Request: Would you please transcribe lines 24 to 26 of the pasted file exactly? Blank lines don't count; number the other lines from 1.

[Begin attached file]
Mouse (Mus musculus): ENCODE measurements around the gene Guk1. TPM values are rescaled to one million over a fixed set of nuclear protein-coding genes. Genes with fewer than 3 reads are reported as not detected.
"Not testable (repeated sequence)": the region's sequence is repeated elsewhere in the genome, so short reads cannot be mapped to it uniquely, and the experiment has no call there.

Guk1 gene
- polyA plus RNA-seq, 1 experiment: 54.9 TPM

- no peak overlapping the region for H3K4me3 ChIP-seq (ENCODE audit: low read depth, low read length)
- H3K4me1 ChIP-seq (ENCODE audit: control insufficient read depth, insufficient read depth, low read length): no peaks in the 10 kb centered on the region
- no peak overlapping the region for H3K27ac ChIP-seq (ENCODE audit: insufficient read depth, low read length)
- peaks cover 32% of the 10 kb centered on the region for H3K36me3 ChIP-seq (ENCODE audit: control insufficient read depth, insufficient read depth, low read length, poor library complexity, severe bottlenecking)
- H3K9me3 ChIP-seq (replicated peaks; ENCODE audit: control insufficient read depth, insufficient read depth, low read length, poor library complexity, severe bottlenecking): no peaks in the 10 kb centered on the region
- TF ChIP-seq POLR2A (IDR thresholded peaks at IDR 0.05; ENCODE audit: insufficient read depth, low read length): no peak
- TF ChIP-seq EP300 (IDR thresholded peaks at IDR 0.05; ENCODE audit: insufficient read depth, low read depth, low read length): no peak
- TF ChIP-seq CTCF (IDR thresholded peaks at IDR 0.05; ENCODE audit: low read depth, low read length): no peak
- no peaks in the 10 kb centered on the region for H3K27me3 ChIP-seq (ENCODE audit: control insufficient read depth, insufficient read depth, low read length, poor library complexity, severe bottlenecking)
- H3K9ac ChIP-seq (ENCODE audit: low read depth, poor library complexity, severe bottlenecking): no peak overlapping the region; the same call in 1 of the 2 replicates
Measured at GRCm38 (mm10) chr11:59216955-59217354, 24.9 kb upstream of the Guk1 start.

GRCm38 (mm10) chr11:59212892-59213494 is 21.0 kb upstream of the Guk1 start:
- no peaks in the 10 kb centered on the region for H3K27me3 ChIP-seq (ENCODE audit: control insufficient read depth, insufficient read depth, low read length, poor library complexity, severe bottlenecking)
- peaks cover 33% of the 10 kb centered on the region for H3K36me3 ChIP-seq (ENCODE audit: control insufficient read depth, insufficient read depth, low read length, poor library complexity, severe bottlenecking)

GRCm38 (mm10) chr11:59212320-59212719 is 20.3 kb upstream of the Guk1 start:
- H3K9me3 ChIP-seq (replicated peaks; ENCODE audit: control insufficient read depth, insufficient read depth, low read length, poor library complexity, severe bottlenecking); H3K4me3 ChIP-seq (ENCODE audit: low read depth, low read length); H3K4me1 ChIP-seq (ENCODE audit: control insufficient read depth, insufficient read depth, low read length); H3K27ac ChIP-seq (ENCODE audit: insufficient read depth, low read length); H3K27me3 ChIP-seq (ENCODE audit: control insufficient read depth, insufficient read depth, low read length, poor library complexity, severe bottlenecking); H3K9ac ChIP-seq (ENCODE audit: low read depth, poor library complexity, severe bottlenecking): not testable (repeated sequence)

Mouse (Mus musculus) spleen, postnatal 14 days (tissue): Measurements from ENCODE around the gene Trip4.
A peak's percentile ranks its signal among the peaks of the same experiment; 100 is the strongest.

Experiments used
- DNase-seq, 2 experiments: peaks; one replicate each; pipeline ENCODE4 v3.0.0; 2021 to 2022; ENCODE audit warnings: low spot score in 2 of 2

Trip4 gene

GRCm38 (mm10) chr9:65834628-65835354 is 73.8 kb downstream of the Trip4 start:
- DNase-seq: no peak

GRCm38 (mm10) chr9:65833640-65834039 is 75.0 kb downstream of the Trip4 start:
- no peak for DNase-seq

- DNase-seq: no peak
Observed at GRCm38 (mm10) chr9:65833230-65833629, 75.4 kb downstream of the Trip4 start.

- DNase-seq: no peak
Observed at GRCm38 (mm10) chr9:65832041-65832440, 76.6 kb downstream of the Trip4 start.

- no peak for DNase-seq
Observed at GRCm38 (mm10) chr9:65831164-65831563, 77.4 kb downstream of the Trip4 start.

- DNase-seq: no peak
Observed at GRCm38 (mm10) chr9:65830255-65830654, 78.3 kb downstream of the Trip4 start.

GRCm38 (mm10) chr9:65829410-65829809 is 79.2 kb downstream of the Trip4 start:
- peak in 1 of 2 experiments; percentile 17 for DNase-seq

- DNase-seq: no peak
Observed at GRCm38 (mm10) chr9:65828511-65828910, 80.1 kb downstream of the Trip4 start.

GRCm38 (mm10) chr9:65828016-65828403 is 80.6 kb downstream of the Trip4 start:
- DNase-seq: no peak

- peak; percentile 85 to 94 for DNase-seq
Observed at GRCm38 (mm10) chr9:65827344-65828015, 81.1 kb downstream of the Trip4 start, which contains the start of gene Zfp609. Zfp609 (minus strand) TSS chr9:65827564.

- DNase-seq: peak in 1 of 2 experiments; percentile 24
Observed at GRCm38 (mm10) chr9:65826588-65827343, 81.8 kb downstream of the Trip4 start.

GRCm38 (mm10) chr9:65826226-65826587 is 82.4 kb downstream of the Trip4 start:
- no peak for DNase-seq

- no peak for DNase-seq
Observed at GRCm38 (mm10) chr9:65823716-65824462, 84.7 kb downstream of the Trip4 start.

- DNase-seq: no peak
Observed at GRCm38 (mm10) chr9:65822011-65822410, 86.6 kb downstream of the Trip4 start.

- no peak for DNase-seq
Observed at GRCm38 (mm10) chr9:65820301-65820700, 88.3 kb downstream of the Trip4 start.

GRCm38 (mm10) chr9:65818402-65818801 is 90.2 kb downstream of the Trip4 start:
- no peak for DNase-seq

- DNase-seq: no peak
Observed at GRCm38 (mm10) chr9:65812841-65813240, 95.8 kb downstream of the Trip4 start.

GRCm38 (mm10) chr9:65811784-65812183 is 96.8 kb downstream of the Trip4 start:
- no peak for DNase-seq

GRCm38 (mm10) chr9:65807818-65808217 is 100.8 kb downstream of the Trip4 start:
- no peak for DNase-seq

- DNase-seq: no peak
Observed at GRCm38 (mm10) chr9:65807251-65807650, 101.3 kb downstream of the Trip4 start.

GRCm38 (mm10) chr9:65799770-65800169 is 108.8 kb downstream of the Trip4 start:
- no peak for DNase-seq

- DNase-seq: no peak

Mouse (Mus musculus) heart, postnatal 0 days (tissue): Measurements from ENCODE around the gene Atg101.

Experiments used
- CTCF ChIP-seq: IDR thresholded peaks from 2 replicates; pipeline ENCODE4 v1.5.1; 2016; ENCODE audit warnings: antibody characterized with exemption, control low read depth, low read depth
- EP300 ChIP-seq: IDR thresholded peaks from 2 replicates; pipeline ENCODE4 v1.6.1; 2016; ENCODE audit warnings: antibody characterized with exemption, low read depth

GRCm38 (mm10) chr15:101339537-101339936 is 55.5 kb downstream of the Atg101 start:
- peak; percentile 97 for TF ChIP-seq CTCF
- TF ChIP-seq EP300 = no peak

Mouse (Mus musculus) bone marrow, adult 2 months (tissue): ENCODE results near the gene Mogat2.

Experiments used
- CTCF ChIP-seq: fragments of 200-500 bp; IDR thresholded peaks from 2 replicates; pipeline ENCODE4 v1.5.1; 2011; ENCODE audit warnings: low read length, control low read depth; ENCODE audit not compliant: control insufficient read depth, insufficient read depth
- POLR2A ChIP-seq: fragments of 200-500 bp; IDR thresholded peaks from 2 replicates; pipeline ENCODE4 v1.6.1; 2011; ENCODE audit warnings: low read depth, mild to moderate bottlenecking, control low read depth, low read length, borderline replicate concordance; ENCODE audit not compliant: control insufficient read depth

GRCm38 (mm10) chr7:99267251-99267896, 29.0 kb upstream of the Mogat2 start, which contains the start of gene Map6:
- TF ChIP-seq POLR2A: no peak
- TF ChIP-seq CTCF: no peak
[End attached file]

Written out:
- DNase-seq, 2 experiments: peaks; one replicate each; pipeline ENCODE4 v3.0.0; 2021 to 2022; ENCODE audit warnings: low spot score in 2 of 2

Trip4 gene

GRCm38 (mm10) chr9:65834628-65835354 is 73.8 kb downstream of the Trip4 start: